these are the most expensive and cheapest hours
The average price of electricity for regulated rate customers linked to the wholesale market will rise this Wednesday by 1.83% compared to this Tuesday, until reaching 108.62 euros, according to provisional data from the Iberian Energy Market Operator (OMIE).
A) Yes, It will be the seventh consecutive day that the so-called Iberian exception is left without applicationin force since mid-June, since the reference price for gas plants stands at 33.93 euros/MWh, below the cap of 40 euros/MWh.
In the auction, the average price of electricity in the wholesale market (pool) is set for this Wednesday at €108.62/MWh. To this price of the ‘pool’ is added the compensation to the gas companies that has to be paid by the consumers who benefit from the measure, the consumers of the regulated rate (PVPC) or those who, despite being in the free market, have an indexed rate, which this time will be zero again.
The most expensive and cheapest hours of electricity
The maximum price of the day will be registered between 8:00 p.m. and 9:00 p.m., with 147 euros/MWh, while the minimum for the day, of 85.40 euros/MWh, will be between 04:00 and 05:00 hours.
- From 00:00 to 01:00: 94.63 euros/MWh.
- From 01:00 a.m. to 02:00 a.m.: 88.80 euros/MWh.
- From 02:00 a.m. to 03:00 a.m.: 85.90 euros/MWh.
- From 03:00 a.m. to 04:00 a.m.: 85.40 euros/MWh.
- From 4:00 a.m. to 5:00 a.m.: 85.90 euros/MWh.
- From 5:00 a.m. to 6:00 a.m.: 88.60 euros/MWh.
- From 6:00 a.m. to 7:00 a.m.: 94.26 euros/MWh.
- From 07:00 a.m. to 08:00 a.m.: 135.89 euros/MWh.
- From 08:00 a.m. to 09:00 a.m.: 145.02 euros/MWh.
- From 09:00 a.m. to 10:00 a.m.: 135.00 euros/MWh.
- From 10:00 a.m. to 11:00 a.m.: 128.87 euros/MWh.
- From 11:00 a.m. to 12:00 p.m.: 112.8 euros/MWh.
- From 12:00 a.m. to 1:00 p.m.: 105.16 euros/MWh.
- From 1:00 p.m. to 2:00 p.m.: 94.26 euros/MWh.
- From 2:00 p.m. to 3:00 p.m.: 94.90 euros/MWh.
- From 3:00 p.m. to 4:00 p.m.: 93.83 euros/MWh.
- From 4:00 p.m. to 5:00 p.m.: 99.39 euros/MWh.
- From 5:00 p.m. to 6:00 p.m.: 119.13 euros/MWh.
- From 6:00 p.m. to 7:00 p.m.: 132.96 euros/MWh.
- From 7:00 p.m. to 8:00 p.m.: 147.00 euros/MWh.
- From 8:00 p.m. to 9:00 p.m.: 138.02 euros/MWh.
- From 9:00 p.m. to 10:00 p.m.: 111.97 euros/MWh.
- From 10:00 p.m. to 11:00 p.m.: 99.10 euros/MWh.
- From 11:00 p.m. to 12:00 a.m.: 90.10 euros/MWh.
The ‘Iberian mechanism’, which came into force on June 15, limits the price of gas for electricity generation to an average of 48.8 euros per MWh over a period of twelve months, thus covering the coming winter, a period in which which energy prices are more expensive. Specifically, the ‘Iberian exception’ sets a path for natural gas for electricity generation from a price of 40 euros/MWh in the initial six months -until December 15-, and subsequently, a monthly increase of five euros/ MWh until the end of the measurement.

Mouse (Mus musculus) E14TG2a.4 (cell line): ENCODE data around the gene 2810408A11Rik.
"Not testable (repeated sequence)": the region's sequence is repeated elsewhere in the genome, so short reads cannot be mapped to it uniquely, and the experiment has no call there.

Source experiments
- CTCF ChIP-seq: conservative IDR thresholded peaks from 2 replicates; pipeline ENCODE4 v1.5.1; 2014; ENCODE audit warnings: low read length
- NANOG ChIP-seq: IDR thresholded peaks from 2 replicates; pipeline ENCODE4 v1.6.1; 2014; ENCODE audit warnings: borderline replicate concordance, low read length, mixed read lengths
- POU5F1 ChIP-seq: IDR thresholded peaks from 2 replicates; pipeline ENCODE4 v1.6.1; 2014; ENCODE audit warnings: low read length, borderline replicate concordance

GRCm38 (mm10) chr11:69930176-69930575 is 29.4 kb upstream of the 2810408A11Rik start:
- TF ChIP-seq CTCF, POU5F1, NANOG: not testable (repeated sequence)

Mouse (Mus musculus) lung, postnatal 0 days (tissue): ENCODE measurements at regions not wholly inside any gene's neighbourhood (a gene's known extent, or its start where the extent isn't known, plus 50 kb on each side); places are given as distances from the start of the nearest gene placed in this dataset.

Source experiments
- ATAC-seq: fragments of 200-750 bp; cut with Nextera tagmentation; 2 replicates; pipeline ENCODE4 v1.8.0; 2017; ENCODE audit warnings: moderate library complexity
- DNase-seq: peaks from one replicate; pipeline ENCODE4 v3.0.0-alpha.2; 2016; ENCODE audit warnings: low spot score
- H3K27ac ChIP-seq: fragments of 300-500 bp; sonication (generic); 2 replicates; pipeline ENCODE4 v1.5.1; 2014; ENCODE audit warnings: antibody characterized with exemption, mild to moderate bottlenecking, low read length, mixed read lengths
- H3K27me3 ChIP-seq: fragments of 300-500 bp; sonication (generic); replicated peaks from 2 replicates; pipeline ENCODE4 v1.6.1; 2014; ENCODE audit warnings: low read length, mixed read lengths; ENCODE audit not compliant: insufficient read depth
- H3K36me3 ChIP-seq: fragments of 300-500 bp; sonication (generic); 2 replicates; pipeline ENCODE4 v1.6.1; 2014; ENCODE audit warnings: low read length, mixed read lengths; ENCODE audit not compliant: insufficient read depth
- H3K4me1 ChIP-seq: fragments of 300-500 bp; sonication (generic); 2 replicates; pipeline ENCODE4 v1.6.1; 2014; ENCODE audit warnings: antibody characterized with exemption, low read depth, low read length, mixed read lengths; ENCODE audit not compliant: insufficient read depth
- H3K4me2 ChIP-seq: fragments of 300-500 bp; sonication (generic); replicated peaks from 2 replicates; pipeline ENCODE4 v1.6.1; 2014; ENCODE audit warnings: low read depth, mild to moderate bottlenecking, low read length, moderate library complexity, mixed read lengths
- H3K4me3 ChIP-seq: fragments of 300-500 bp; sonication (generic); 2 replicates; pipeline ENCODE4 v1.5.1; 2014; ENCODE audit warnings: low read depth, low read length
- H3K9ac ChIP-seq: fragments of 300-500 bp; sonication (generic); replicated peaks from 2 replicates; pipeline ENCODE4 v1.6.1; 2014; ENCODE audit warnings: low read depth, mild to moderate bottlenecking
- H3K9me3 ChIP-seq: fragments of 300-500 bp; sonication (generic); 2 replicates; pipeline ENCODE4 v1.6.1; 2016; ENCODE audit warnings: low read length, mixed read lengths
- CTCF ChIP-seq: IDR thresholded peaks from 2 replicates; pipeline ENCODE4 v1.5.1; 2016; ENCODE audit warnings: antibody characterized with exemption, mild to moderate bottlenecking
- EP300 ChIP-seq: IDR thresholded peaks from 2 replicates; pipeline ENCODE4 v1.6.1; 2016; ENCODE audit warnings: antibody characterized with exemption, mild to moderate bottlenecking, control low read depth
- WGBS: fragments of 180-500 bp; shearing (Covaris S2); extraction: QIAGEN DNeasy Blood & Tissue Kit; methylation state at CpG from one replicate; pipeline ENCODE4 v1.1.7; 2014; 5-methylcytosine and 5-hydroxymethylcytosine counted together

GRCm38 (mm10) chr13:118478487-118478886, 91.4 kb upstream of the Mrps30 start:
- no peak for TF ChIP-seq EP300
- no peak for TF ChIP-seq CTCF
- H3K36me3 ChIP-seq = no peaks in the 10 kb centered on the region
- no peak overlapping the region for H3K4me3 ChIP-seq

Brussels plans to set a higher ceiling
The European Commission proposes that the model of the Iberian exception that allows Spain and Portugal to put a ceiling on the price of gas used to generate electricity be extended to the rest of the European Union with a cap of between 100 and 120 euros per Mwh, a limit softer than the average of about 48.8 euros of the Spanish-Portuguese mark; a step with which he estimates a net benefit of 13,000 million euros for the block.
“Adding this mechanism above the inframarginal cap would thus produce a net benefit of approximately 13,000 million euros over the 70,000 million of the inframarginal cap,” says the working document that the Community Executive has circulated among the capitals in the framework of the negotiations to intervene in the energy market.
At this point, Brussels adds, the resulting net benefits will have a “beneficial effect on inflation”, although it warns that one of the risks associated with the measure is the foreseeable increase in gas consumption, contrary to the objective of seeking sources alternatives after the rupture with Russia due to its invasion of Ukraine.
In this context, community services are committed to setting a maximum price “high enough so that gas power does not become more attractive” than producing electricity from other technologies that set between 100 and 120 euros per megawatt per hour , almost double the average limit of about 48.8 euros that Brussels allowed Lisbon and Madrid.
This seeks a “balance” between the effectiveness of the measure and preventing gas from gaining ground over alternative technologies, explains the document, which also emphasizes that in the current situation, with a gas price of around 60 euros per MWh , this measure would have no impact.
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